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Lawrence County, PA Biographies




Samuel John Douglass

SAMUEL JOHN DOUGLASS, a veteran of the Civil War and a well known resident of Big Beaver Township, Lawrence County, Pennsylvania, is living in retirement, after many years of activity, on his farm about three-fourths of a mile southwest of Wampum. He was born in that township, December 4, 1840, and is a son of James and Elizabeth (McCoy) Douglass, and a grandson of James Douglass.

The paternal grandfather of Samuel J. Douglass was of German descent and came to Slippery Rock Township, Lawrence County, Pennsylvania, from some point in the East. He was the father of the following children: James, John, Washington, Samuel, and Mary, the later being the wife of John Carpenter. All of this family are now deceased. The father of Samuel J. Douglass was born in Lawrence County and at an early age learned shoemaking, a trade he followed most of his days. Although he maintained a shop, he traveled extensively through the country, going from house to house, and at times he would remain long enough to make shoes for an entire family. He was married to Elizabeth McCoy, who was born on the old home farm in Lawrence County, and was a daughter of James McCoy, who came from Ireland and purchased a farm in this county. He was a very prosperous man and made three or four voyages between Ireland and this country. Mrs. Douglass died in 1863, at the age of sixty-two years, and was survived by her husband, who died in 1886, at the age of seventy years. They had the following children: Samuel John and Mary Ann, wife of Samuel Ault, of Sharpsville.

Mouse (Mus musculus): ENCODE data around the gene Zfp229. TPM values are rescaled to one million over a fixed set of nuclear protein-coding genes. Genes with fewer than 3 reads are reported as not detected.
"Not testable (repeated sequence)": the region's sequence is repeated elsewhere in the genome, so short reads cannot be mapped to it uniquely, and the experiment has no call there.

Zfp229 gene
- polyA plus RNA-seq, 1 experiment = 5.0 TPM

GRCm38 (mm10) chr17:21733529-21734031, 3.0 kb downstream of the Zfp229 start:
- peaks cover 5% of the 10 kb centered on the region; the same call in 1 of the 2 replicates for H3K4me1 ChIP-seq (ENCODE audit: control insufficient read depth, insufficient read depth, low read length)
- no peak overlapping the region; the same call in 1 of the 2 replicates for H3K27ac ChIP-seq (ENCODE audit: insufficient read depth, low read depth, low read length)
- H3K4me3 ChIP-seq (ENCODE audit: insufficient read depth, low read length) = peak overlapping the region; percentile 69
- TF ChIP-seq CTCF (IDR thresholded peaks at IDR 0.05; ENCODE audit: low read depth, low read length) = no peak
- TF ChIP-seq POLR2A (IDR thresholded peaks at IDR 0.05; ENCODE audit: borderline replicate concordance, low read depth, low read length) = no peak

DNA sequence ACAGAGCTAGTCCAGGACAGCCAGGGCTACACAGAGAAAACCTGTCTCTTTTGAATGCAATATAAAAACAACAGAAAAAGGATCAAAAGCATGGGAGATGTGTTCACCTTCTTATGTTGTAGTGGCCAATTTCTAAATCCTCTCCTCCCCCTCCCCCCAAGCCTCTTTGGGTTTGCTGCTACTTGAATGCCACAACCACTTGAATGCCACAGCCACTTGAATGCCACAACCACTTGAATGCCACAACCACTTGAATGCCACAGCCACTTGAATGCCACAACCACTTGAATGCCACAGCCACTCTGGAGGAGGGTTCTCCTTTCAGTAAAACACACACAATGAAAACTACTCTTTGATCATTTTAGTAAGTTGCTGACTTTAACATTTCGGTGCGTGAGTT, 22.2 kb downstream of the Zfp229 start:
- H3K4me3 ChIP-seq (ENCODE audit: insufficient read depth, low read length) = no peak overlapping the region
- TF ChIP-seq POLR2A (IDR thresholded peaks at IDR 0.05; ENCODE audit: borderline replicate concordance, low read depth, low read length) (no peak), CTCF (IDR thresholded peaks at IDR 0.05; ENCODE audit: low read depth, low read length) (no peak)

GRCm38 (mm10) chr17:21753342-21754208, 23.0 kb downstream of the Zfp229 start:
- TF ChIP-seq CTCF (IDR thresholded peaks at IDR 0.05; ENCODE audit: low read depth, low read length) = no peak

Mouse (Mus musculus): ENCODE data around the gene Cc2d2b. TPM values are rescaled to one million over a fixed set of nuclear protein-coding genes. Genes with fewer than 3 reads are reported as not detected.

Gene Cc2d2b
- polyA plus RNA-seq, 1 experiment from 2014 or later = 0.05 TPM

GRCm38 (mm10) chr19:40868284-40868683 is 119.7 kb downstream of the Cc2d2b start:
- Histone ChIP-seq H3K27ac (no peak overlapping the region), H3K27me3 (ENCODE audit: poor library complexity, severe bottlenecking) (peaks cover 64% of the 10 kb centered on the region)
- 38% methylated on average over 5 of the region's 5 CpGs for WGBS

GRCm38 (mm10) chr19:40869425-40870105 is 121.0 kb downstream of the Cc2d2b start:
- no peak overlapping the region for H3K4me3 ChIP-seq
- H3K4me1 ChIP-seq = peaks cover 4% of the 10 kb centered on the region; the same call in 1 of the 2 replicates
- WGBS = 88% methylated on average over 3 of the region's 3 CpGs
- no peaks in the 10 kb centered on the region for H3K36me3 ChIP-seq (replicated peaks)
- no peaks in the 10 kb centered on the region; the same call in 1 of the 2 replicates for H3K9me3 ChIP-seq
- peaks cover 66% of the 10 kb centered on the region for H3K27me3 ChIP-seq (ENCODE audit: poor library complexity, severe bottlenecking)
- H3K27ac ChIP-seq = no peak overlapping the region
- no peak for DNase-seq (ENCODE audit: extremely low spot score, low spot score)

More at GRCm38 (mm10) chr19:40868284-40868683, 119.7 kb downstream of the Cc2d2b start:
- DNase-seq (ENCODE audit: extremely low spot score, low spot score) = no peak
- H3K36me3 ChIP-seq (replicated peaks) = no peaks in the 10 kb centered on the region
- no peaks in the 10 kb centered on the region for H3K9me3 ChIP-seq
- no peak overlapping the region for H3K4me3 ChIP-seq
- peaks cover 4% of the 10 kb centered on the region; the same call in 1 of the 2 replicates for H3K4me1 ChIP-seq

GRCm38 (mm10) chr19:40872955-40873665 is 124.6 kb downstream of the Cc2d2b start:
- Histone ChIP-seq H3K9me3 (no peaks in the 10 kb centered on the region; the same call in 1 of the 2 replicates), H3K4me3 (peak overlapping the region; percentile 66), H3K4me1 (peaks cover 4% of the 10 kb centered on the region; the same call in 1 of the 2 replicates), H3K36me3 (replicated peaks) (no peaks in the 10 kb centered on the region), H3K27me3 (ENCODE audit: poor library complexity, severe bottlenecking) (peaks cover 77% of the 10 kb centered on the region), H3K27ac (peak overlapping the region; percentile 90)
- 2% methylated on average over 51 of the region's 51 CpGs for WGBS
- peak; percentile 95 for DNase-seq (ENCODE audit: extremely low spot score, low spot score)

Samuel J. Douglass was reared in his native township, and attended the old "Hatchet Track" log school, after his father had moved to Newport. His winter months were spent in working at shoemaking, and during the summer he worked among the farmers. February 19, 1864, he enlisted in Company C, One Hundred and First Regiment Pennsylvania Volunteer Infantry, under Second Lieutenant J. C. Cubbison, and was discharged June 25, 1865. His regiment was captured at Plymouth, N. C., but fortunately for him he was absent from its ranks at the time, being sick in a hospital. He continued in the service until the close of the war, then returned to his home in Lawrence County. He engaged on railroad work, being in the employ of the Pennsylvania Railroad for a period of twelve years, and at the same time he owned his farm of twenty-five acres. He retired from business activity in 1886 and has his farm rented.

August 31, 1865, Mr. Douglass was joined in marriage with Margaret Black, who was born near New Castle, Pa., December 22, 1842, and is a daughter of Andrew and Mary (Johnston) Black. Her father was born in Ireland in 1796 and her mother in 1801. They were married in their native land, and shortly after the birth of their first child they emigrated for America. They settled in Lawrence County, Pennsylvania, when the canal was being built, and he assisted in its construction. He died at the age of sixty years, and she at the age of eighty-six. They were parents of ten children, the oldest of whom died in Ireland. The others are: David, Robert, William, Mary, Eliza, Margaret, Thomas. Jane, Washington. Mr. Douglass and his wife have a son Howard, born March 12, 1867. The latter married Sadie Black and has four children: Nellie, Gladys, Charles, and Clyde. Fraternally Mr. Douglass is a member of Wampum Post, G. A. R. He is a Republican in politics. Both he and his family are Presbyterian.


Submitted by Jeanne Douglas Singo


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